Even for the seasoned beer drinker home brewing may still be virgin territory, but with the availability of straightforward beer brewing kits on the market it’s never too late or difficult to learn. The majority of these kits are suited towards the beginner in mind, and at the most basic of levels can be found as simple to carry out as mixing paint. Granted, the procedure of fermentation after mixing may be as interesting as watching paint dry, but both end products can certainly portray aspects of pleasant scenery enhancing qualities.
Whether it’s from a local store or over the internet, canned hop wart brewing kits are by far the easiest way to begin the learning curve to brewing beer. These ‘just add water’ kits come in a variety of brews that are bound to please any beer lover whatever their preferences to taste are. They mostly comprise of flavored malt extract syrup pre-boiled with hops and a sachet of brewer’s yeast to activate the fermentation process. Before actual purchase, it would be advisable to take into consideration of where the brewer intends to store the fermenting brew. This state of hibernation requires a suitable ambient temperature preferably in a dark location for a long period of time, but with easy access and minimal disturbance.
Storage temperature depends on the type of beer being brewed. Most ales can ferment in conditions similar to a closet, but lagers need a much cooler environment such as a basement, then probably a refrigerator to complete the conditioning process. Sunlight can inhibit the activity of yeast, constant movement can upset the sediment, and venting of carbon dioxide build up has to be done manually if the fermentation vessel has no pressure release valve. The average home brew starter kit normally produces around 4-5 gallons of beer, so the storage area required would be that of a five gallon plastic carboy for each brew, and the period of fermentation can last from a few weeks to several months.
As a simplified explanation of what efforts are required by the home brewer to their first kit, basically the syrup is first mixed with water in possibly a five gallon plastic food grade bucket. The yeast is then pitched in and the mixture stirred again, then it’s just a case of sitting back and letting the yeast do the rest of the work. Care must be taken to sterilize the container and any mixing utensils of all foreign organisms directly before starting, which is easily done with boiling water. This is to ensure the yeast works at its full potential in turning the sugars into alcohol. Depending on the kit instructions also, additional sugar may have to be added to the mixture, however these kits normally produce a beer of less body but with higher alcohol content.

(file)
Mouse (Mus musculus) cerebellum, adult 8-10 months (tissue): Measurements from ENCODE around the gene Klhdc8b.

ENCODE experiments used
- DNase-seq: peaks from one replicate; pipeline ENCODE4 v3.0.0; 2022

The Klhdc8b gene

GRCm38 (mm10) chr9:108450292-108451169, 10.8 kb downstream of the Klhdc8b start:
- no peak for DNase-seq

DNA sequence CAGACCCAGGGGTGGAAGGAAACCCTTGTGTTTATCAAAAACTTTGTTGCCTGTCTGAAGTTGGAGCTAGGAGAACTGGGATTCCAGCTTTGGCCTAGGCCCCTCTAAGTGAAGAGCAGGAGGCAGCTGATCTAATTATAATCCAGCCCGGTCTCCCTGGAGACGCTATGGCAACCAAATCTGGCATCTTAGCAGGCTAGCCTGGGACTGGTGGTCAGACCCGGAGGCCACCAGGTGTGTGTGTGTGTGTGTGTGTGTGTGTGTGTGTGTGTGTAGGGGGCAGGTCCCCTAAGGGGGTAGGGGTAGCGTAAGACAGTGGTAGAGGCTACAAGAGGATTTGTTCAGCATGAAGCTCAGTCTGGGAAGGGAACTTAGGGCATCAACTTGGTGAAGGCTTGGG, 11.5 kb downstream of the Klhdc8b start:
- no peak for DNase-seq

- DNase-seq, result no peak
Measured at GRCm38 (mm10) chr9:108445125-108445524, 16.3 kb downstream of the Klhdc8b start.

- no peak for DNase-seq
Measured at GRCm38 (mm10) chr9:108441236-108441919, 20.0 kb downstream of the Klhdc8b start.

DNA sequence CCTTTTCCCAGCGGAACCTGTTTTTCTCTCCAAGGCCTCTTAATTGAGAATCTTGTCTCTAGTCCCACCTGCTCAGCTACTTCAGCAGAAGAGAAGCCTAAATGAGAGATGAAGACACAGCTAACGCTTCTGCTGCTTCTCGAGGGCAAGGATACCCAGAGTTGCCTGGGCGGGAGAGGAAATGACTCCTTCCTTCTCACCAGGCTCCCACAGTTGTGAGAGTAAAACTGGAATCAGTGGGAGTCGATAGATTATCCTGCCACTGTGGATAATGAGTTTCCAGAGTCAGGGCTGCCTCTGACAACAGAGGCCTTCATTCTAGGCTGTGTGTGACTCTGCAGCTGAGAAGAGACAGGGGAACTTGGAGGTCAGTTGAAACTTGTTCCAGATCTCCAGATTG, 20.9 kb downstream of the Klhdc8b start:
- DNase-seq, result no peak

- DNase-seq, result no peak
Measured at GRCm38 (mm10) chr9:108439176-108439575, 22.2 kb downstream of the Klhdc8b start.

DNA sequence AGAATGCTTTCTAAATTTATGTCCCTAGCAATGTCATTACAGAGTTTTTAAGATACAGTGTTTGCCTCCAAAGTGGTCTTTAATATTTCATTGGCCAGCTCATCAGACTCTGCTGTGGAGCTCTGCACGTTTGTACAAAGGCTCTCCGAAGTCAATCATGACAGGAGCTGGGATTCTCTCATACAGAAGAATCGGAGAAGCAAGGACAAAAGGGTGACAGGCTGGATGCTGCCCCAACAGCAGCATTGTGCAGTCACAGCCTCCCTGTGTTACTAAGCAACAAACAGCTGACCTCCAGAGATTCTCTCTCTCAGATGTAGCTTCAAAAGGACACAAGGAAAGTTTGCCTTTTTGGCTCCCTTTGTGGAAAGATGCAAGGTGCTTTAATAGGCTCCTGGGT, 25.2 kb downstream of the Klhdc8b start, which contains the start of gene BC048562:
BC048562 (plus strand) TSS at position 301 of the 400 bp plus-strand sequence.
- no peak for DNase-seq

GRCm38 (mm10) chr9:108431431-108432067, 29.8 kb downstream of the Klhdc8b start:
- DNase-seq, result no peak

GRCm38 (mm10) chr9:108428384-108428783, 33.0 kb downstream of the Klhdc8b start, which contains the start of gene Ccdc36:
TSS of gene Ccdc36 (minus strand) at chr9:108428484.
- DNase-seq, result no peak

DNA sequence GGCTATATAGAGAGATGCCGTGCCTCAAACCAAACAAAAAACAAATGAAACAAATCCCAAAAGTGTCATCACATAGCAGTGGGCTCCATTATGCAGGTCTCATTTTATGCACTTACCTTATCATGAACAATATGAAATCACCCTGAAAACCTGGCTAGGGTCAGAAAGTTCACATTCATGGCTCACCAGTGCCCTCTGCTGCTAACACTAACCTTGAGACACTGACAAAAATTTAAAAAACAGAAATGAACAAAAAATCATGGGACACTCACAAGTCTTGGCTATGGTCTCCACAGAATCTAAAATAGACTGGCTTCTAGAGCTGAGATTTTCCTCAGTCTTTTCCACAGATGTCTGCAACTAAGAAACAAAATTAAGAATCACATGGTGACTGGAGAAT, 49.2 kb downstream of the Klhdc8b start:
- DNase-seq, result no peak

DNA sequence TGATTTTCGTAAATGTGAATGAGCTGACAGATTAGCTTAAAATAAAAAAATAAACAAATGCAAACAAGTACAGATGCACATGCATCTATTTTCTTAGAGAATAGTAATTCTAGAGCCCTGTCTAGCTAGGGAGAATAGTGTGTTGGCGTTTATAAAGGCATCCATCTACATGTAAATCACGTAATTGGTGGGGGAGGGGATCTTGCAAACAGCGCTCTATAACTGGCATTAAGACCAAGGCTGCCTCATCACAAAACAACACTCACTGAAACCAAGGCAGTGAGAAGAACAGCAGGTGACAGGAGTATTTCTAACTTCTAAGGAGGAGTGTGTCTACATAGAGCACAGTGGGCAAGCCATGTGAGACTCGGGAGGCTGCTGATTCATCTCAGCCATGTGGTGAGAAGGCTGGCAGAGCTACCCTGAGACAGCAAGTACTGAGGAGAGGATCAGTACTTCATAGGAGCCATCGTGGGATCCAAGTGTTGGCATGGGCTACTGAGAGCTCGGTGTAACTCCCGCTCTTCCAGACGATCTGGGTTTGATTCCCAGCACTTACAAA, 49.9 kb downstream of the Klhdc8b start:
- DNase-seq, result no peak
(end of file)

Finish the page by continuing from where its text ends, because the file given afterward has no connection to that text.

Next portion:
The container used for fermentation in the majority of cases should be airtight; therefore if the mixing bucket can not be sealed properly, then the mixed contents should be transferred to a single carboy or similar vessel. Oxygen inhibits yeast production, but during this process the yeast produces carbon dioxide as a by-product. If the container is not properly vented to release the pressure build up, then it will expand and possibly burst. Without any automatic release valve attached, the brewer can simply unscrew the cap or partially remove the lid very slightly from time to time to vent the excess gas, but only as minimal as possible otherwise the beer can tend to go flat without its natural carbonation.
Once the primary fermentation period of several weeks as instructed by the kit is complete, then transfer to another container for secondary fermentation is required. For the amateur home brewer, this secondary fermentation usually takes place inside the bottle during its period of conditioning. The beer is carefully siphoned by gravity feed through a hose from the fermentation vessel directly to the bottle, with care taken not to disturb the bottom sediment of dead yeast particles prior to siphoning. This is best done at the place of storage as it minimizes the risk of upsetting the brew by movement through location transfer.
As a method of priming the yeast activation again for the final conditioning period, a small amount of sugar may be added to each bottle. This can increase the carbonation in the beer and add to the alcohol content, but should be done sparingly as the bottles should never be opened for unnecessary venting until actual consumption. Not only should these bottles be stored at the correct temperature, but they must also be sealable with the ability to withstand pressure build up. As once you pop the cap to enjoy the fruits of your labor, you will most certainly want to hear that magically refreshing sound to prior to your agreeable reply of “Aaahhhh….”.
Tags: beer brewing cleanliness, beer fermentation, beer fermentation problems, beer fermentation temperature, beer fermentation time, beer fermenting, beer fermenting temperature, brew beer, brew beer at home, brew beer guide, brew beer tips, home brew beer equipment, home brew beer fermentation time, home brew beer guide, sanitize brewing beer